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In an interview with Tim Hunt, Hunt makes the following comment:

There are some people nowadays who think you can sort of model everything on a computer. But I'm not one of those. I don't think anyone has actually discovered anything modeling something on the computer because there are so many different way of doing things...how Nature herself actually chose to do it.

The claim starts at 4'25'' in the link interview.

Have biological simulations ever led to biological discoveries? What purpose have they served?

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closed as primarily opinion-based by Bryan Krause, Remi.b, kmm, theforestecologist, another 'Homo sapien' Jun 19 '17 at 2:43

Many good questions generate some degree of opinion based on expert experience, but answers to this question will tend to be almost entirely based on opinions, rather than facts, references, or specific expertise. If this question can be reworded to fit the rules in the help center, please edit the question.

  • $\begingroup$ I think this question is too broad and open-ended, and probably somewhat opinion-based in terms of what "discovery" means - though I'm open to a difference of opinion. As a neuroscientist, I'd say I definitely disagree with the idea that no one has actually discovered anything by modeling, but I also agree that there is a good deal of misinformation about what modeling can actually do, which leads to silly arguments for example from animal rights groups that imply scientists study animals just to torture them because they should be able to do everything on a computer... $\endgroup$ – Bryan Krause Jun 18 '17 at 22:30
  • $\begingroup$ I don't think the question is so specific to Biology but rather to the use of numerical modelling in science in general. IMO, the question is off-topic here and should rather be asked on [Philosoiphy.SE](philosophy.stackexchange.com). $\endgroup$ – Remi.b Jun 19 '17 at 0:13
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    $\begingroup$ Beware of people speaking outside their expertise, modeling is difficult in cellular mechanics becasue we only know a small fraction of what is going on and our current computers cannot even handle all of that at once. Of course protein structure prediction is fairly important modeling, which he studied, so he should still know better. $\endgroup$ – John Jun 19 '17 at 0:57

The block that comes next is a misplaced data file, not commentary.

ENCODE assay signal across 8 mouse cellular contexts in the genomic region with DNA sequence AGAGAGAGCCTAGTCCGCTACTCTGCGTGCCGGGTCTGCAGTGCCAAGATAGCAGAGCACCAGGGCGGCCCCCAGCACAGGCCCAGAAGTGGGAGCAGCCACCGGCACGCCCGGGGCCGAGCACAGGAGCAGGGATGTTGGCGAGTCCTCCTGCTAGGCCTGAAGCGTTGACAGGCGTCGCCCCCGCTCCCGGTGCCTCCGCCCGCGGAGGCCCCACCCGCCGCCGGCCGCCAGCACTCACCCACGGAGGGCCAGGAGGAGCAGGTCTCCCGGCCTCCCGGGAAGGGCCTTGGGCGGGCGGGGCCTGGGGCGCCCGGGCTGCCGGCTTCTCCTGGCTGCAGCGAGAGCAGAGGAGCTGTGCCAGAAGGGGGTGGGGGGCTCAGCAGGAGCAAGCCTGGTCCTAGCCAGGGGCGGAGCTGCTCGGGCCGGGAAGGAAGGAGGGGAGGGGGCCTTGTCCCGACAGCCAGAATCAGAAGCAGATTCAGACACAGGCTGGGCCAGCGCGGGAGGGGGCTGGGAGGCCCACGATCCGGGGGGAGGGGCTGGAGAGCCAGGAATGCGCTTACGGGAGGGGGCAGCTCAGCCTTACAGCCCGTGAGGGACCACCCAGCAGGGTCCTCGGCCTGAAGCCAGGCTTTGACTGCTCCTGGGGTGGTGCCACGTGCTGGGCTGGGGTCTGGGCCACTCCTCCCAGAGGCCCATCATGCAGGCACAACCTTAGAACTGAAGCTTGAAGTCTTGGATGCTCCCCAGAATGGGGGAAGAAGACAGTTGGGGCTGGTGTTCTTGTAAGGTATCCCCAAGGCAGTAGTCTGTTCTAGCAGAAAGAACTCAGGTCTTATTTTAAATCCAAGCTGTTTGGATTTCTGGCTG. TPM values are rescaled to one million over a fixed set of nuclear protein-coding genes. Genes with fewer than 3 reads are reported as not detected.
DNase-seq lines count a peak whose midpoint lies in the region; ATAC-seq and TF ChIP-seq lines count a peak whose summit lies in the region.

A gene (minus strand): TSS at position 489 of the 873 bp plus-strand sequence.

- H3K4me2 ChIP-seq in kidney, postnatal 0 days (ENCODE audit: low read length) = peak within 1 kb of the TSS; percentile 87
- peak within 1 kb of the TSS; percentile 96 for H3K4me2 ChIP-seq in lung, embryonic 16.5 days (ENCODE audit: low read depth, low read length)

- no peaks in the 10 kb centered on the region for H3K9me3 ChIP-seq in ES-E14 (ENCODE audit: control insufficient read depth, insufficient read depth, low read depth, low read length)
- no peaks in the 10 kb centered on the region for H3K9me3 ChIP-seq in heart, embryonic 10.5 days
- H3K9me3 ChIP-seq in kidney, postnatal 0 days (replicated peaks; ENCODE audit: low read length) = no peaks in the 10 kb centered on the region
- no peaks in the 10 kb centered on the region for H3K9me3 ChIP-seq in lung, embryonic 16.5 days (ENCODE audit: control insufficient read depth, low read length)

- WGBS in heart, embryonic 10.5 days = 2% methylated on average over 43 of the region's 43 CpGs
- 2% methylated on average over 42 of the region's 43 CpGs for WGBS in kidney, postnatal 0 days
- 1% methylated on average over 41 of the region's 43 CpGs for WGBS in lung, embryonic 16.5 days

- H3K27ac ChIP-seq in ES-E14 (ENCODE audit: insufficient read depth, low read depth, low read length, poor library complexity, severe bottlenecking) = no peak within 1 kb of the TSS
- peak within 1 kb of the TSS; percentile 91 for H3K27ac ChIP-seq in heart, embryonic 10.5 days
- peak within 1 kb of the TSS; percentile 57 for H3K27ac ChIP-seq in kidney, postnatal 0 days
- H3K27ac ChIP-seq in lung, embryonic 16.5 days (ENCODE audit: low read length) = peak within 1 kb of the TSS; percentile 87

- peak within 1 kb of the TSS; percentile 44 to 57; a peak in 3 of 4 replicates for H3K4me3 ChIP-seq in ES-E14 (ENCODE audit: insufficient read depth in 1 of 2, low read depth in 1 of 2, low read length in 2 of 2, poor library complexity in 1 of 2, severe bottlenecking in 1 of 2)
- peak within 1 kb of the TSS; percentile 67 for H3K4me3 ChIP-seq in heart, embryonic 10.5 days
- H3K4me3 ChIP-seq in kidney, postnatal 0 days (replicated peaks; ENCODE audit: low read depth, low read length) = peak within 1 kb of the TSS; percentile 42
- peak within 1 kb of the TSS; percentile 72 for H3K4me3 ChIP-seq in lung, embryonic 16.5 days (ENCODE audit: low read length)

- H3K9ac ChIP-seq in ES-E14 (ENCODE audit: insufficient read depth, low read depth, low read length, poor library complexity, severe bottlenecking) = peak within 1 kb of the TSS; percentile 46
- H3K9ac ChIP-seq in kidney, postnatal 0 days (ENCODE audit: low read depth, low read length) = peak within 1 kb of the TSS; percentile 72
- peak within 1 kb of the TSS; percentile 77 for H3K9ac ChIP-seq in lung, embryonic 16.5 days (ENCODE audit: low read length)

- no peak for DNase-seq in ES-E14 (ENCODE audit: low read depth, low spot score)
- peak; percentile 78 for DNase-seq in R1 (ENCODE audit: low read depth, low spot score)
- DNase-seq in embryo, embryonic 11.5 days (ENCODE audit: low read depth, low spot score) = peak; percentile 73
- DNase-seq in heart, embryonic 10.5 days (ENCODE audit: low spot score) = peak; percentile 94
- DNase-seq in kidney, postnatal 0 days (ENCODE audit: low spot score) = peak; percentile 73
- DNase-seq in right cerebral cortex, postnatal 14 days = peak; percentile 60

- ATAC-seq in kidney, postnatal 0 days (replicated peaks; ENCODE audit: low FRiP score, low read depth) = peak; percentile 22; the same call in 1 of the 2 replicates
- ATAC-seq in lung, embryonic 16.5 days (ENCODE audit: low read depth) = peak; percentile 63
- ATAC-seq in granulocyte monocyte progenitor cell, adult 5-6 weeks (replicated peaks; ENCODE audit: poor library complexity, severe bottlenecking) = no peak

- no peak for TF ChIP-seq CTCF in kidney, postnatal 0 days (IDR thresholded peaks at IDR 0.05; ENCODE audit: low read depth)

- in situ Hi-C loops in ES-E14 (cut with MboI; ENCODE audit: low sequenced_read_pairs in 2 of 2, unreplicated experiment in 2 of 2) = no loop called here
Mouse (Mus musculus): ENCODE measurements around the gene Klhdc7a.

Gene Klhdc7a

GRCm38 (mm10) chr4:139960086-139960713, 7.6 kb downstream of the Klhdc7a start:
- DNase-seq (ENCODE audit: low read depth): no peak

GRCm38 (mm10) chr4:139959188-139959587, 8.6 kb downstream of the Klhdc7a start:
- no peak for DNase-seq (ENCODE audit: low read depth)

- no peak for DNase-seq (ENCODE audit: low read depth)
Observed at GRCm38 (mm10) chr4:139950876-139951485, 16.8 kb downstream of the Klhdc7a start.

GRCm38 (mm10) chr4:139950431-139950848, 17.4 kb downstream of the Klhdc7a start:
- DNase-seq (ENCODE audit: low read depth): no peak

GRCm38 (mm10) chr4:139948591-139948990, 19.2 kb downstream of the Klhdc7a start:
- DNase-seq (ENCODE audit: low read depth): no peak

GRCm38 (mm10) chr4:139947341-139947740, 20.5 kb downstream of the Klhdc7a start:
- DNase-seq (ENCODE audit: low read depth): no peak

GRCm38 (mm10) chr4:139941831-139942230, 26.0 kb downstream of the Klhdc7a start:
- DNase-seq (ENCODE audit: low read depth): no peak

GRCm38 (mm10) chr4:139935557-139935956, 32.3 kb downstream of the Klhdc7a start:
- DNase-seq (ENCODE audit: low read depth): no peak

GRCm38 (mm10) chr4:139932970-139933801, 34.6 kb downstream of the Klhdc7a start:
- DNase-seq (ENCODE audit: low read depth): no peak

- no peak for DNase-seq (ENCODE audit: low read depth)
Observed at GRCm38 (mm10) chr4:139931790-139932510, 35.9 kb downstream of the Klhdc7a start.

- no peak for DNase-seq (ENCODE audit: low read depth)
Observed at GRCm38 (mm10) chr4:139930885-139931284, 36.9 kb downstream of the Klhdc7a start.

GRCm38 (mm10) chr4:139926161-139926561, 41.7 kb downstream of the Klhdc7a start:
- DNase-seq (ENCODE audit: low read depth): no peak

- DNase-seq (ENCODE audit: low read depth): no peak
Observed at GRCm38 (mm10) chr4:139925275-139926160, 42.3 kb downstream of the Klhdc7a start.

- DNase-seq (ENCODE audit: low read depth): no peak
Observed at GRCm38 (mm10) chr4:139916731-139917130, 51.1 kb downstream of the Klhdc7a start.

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    $\begingroup$ I think this is an appropriate question for biology and also I think that asking this question of biology is different from asking it of other scientific disciplines because there are many more data points in biology than there often are in, say, physics. Physics simulations could involve mere handfuls of atoms. Biological simulations would be more complex. $\endgroup$ – sterid Jun 19 '17 at 4:17
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    $\begingroup$ Personally, I have not used computer simulations to "discover" but I've used them to identify which of the ideas I've developed a priori are possible. $\endgroup$ – sterid Jun 19 '17 at 4:28
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In my opinion, this question is a question of philosophy of science, not Biology but here are my thoughts anyway.

Science by definition is a methodology that requires the creation of a hypothesis under a specific model and testing the prediction of this particular hypothesis.

Such modelling can be done either analytically (math) or numerically (with a computer). Typically, numerical modelling is being used when there the mathematical tools fail to offer a solution for the system analyzed. To me rejecting, numerical modelling is like rejecting modelling and is therefore like rejecting the scientific method altogether.

Computational modelling has brought a lot in pretty much any field of biology (and pretty much any field of science), so much so that it is hard to know where to start to fully address this claim. There are many models that were only verbal as mathematical tools were not sufficient to bring more quantitative predictions. For many of these models, computer modelling could offer quantitative predictions that could then be further tested.

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  • $\begingroup$ Hi Remi - congratz on reaching the #1 rep! Well done, mate :) $\endgroup$ – AliceD Jun 26 '17 at 8:39
  • $\begingroup$ @AliceD Ha ha Thank you! I might not stay in this position for long as Chris and you are pretty close. The three highest reputed users are very close. $\endgroup$ – Remi.b Jun 26 '17 at 17:44
  • $\begingroup$ You're really gaining a lot of rep and you should be, as you're writing up a lot of good stuff. I'm hardly gaining any rep these days now I'm (pro-tem) mod on two sites :-) $\endgroup$ – AliceD Jun 26 '17 at 18:03

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